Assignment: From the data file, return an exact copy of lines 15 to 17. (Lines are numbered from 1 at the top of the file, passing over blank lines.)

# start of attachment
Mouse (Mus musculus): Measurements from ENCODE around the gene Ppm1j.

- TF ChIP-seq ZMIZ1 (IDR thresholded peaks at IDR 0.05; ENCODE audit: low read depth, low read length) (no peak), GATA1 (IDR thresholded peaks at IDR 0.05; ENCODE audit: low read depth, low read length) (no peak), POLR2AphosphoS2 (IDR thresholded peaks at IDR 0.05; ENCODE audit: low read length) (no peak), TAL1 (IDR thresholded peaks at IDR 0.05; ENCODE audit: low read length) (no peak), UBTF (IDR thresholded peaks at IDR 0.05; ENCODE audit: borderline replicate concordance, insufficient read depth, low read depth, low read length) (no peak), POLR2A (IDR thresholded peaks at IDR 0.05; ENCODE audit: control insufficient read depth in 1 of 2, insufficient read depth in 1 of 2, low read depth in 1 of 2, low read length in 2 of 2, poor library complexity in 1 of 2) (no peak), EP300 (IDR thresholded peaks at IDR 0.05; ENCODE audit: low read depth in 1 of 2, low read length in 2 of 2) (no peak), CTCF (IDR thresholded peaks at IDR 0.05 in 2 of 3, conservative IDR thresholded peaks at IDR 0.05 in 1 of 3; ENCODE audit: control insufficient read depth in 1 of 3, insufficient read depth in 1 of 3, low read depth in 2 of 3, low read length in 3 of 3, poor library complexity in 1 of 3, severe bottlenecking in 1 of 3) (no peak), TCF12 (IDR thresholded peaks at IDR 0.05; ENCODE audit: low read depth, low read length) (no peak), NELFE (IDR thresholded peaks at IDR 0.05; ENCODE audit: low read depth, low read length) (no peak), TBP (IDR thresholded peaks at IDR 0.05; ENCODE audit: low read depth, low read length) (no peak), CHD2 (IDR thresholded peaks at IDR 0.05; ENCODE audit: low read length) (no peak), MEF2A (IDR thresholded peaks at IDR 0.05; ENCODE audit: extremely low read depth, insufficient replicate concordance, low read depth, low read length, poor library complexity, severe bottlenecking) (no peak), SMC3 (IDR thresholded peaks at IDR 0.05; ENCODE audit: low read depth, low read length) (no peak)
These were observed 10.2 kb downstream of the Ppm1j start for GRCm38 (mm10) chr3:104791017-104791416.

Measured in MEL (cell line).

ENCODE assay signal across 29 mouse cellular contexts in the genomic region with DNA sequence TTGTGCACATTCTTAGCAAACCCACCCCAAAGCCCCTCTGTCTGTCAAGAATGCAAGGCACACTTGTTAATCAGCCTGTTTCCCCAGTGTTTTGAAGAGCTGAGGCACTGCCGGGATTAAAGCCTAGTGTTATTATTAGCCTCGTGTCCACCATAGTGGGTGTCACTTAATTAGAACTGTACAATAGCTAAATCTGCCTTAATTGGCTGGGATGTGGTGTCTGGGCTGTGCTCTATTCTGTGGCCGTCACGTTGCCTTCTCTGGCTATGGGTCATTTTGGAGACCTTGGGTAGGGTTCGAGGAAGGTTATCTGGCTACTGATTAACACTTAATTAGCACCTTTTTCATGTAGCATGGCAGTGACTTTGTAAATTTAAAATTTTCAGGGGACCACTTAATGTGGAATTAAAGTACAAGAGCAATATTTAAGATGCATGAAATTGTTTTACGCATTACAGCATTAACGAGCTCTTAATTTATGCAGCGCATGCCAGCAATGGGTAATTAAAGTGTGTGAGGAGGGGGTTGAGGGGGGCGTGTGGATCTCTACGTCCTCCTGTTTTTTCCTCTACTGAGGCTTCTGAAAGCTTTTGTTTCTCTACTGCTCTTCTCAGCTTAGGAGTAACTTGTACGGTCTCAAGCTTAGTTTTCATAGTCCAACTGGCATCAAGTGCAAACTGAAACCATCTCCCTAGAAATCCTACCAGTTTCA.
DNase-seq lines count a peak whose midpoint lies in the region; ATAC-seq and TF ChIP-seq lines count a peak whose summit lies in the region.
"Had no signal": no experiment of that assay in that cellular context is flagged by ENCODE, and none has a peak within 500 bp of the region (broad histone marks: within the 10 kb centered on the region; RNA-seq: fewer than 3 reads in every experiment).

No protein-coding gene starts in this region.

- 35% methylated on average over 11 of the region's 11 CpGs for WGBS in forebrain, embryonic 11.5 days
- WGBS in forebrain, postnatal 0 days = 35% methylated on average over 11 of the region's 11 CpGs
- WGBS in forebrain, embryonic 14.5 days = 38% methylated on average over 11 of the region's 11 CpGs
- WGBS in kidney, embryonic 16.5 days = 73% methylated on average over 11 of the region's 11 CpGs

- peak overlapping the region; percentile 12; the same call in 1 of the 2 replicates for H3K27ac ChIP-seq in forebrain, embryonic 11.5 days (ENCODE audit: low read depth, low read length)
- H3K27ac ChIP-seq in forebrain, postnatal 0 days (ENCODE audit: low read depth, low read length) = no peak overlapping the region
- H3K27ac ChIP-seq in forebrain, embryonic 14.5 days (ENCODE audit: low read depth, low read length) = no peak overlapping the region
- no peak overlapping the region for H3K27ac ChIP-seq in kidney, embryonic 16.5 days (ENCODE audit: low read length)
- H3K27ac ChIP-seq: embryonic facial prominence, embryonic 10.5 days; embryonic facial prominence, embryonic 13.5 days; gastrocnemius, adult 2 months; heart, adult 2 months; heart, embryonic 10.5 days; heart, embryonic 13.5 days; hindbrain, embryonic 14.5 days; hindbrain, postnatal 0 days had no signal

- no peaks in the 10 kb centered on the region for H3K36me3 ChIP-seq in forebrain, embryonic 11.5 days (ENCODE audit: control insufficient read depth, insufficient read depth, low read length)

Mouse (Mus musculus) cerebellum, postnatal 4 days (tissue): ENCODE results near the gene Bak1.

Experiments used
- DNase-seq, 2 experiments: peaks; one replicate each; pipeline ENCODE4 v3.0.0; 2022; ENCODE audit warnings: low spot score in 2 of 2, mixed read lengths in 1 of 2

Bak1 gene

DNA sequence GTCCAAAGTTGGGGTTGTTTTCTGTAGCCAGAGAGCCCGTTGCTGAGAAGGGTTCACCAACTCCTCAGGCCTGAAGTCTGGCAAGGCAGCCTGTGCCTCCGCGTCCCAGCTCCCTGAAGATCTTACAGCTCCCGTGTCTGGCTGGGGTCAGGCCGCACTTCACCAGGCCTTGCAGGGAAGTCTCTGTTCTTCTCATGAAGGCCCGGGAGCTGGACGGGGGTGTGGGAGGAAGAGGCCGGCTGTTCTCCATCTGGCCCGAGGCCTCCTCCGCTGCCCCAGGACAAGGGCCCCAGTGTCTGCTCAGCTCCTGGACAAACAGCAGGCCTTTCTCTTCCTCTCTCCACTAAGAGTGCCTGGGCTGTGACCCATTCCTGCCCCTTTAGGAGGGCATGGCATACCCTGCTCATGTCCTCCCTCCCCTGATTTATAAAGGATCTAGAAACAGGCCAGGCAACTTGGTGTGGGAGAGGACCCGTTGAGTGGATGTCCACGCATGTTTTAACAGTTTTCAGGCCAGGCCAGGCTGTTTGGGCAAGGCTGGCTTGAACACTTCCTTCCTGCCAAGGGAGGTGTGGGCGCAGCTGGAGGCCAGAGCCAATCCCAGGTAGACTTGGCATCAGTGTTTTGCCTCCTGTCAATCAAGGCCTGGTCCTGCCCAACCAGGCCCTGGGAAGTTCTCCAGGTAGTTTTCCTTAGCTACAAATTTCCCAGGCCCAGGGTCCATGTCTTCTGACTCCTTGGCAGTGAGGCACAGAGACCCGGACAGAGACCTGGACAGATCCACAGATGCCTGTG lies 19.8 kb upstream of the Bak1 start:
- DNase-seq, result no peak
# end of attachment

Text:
- H3K27ac ChIP-seq in forebrain, embryonic 14.5 days (ENCODE audit: low read depth, low read length) = no peak overlapping the region
- no peak overlapping the region for H3K27ac ChIP-seq in kidney, embryonic 16.5 days (ENCODE audit: low read length)
- H3K27ac ChIP-seq: embryonic facial prominence, embryonic 10.5 days; embryonic facial prominence, embryonic 13.5 days; gastrocnemius, adult 2 months; heart, adult 2 months; heart, embryonic 10.5 days; heart, embryonic 13.5 days; hindbrain, embryonic 14.5 days; hindbrain, postnatal 0 days had no signal